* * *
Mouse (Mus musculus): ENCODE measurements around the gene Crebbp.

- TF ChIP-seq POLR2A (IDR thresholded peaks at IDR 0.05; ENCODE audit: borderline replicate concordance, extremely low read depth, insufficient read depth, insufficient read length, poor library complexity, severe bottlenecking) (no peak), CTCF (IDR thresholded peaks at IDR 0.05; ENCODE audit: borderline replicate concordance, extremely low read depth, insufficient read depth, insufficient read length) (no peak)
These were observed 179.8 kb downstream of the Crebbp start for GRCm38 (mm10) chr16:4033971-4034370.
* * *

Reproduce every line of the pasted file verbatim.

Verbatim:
Mouse (Mus musculus): ENCODE measurements around the gene Crebbp.

- TF ChIP-seq POLR2A (IDR thresholded peaks at IDR 0.05; ENCODE audit: borderline replicate concordance, extremely low read depth, insufficient read depth, insufficient read length, poor library complexity, severe bottlenecking) (no peak), CTCF (IDR thresholded peaks at IDR 0.05; ENCODE audit: borderline replicate concordance, extremely low read depth, insufficient read depth, insufficient read length) (no peak)
These were observed 179.8 kb downstream of the Crebbp start for GRCm38 (mm10) chr16:4033971-4034370.